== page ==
Bird by Bird (Anne Lamott) - My Review

Thursday, May 9, 2013

A Tale of Two Castles (Gail Carson Levine)

A Tale of Two Castles
Gail Carson Levine
Fiction, YA Fantasy
***+ (Okay/Good)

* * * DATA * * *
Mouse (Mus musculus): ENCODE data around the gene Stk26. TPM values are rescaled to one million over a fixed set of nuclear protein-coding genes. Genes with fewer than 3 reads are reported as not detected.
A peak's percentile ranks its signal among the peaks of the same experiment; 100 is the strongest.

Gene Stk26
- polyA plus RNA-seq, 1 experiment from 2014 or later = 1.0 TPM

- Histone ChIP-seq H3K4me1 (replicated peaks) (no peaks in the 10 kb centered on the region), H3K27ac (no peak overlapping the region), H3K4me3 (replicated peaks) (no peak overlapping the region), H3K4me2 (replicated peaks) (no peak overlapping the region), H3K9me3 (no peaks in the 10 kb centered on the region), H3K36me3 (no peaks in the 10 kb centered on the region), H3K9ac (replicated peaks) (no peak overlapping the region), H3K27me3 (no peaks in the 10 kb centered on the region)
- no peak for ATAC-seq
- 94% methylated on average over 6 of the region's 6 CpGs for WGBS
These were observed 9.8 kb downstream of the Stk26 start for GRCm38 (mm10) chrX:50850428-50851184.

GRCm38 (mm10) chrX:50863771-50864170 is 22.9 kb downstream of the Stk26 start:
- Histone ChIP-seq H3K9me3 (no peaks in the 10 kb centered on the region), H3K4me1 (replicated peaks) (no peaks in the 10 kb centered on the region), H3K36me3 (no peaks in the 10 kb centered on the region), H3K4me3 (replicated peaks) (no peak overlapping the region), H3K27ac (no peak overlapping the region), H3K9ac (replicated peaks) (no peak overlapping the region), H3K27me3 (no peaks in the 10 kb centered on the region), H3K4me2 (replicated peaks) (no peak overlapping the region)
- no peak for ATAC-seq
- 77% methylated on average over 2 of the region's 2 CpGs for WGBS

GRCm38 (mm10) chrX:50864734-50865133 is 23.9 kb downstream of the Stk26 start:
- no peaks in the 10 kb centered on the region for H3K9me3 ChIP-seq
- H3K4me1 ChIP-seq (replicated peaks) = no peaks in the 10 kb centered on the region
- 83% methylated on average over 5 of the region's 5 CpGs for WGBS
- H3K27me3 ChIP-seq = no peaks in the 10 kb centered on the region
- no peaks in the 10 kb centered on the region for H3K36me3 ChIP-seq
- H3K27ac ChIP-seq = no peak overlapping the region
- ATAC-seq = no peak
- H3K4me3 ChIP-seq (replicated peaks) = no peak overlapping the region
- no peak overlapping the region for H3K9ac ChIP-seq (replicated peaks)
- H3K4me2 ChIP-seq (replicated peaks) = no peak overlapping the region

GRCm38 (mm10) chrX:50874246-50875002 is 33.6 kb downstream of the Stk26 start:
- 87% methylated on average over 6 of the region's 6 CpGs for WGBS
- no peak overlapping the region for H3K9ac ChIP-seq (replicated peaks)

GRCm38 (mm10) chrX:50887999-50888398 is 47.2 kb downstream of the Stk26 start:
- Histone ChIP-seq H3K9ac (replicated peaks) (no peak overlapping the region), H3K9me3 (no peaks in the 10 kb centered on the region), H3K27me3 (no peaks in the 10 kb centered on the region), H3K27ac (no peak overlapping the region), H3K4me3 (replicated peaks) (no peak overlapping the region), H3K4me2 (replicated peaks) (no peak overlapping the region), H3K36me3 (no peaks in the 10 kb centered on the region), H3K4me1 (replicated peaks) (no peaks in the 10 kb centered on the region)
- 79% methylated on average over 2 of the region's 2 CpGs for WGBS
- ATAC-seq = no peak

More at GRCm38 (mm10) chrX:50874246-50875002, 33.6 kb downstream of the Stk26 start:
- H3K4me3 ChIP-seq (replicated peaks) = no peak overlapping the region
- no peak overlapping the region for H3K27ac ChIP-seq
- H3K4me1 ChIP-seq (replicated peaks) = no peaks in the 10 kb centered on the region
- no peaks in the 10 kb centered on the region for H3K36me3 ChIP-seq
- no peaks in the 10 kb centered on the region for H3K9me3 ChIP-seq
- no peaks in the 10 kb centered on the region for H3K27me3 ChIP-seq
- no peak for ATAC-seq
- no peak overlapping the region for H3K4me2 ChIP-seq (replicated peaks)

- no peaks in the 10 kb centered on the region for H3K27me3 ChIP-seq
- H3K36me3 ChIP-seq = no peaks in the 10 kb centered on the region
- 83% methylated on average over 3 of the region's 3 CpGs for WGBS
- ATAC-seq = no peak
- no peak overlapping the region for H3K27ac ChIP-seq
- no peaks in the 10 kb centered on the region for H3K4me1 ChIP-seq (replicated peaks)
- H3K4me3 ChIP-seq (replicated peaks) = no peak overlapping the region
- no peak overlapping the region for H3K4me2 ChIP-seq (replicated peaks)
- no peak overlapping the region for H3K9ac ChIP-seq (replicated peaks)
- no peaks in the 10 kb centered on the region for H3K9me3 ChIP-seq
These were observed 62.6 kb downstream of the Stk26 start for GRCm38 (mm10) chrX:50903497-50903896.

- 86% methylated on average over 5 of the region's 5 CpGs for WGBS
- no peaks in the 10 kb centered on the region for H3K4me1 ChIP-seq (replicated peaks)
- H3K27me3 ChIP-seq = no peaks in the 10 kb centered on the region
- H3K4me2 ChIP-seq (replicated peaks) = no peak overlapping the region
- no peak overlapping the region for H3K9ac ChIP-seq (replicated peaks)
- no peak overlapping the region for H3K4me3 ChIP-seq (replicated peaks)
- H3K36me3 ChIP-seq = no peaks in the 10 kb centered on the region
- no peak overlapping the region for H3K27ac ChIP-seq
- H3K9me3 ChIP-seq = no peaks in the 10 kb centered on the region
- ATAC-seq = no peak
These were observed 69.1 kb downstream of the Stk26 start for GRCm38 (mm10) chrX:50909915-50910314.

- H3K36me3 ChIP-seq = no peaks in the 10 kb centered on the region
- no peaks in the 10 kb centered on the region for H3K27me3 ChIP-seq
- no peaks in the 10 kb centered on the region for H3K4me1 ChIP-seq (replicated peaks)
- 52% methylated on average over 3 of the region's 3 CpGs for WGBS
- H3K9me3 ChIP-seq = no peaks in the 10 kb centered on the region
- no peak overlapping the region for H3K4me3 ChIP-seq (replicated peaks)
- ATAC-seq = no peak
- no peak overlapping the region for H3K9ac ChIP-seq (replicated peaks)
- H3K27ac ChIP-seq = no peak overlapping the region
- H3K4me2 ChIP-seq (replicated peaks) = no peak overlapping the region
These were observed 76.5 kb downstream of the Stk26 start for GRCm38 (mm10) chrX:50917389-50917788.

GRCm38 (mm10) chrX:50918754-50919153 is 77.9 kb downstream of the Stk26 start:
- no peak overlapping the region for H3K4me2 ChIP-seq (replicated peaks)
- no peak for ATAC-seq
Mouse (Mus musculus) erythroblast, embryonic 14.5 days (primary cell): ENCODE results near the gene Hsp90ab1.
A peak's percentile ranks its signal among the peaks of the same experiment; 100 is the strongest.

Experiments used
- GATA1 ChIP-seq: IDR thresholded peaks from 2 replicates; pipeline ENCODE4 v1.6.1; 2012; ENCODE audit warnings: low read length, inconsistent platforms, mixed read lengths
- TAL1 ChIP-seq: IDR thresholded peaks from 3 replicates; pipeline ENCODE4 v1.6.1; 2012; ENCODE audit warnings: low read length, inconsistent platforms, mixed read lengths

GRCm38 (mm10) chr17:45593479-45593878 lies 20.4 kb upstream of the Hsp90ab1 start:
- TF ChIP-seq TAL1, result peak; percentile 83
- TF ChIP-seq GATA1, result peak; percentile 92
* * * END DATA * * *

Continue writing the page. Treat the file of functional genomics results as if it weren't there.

DESCRIPTION: When Elodie left the small family farm to find her fortune in the city of Two Castles, her parents gave her plenty of advice. Never correct your elders. Keep your thoughts to yourself. Beware the false friend - the whited sepulcher, in common parlance. Be truthful. And above all else, avoid the company of ogres and dragons! Ogres are brutish and unreliable, able to assume any animal shape at will, and dragons... well, they won't even trust a human enough to reveal their gender. There is only one of each in Two Castles: Count Jonty Um, the ogre who owns the castle not held by the greedy king, and Masteress Meenore, who has lived among the people since IT hatched a century ago and has yet to incinerate a single soul (so far as anyone has seen.) The odds of Elodie meeting either seem slim to none. Besides, she's going to Two Castles to apprentice herself as a mansioner - an actress - and likely will be on the road before long. But from the first day, her journey goes wrong... and she finds herself apprenticed not to Master Sulow of the mansioners, but to Meenore! The dragon fancies ITself a detective, despite most people in Two Castles only valuing ITs services as a water heater and roaster of meat-and-cheese skewers in the market square. Under Meenore's wing, Elodie discovers new uses for her acting talents, as she helps investigate a dangerous plot that might shake the city, and the kingdom, to its very core.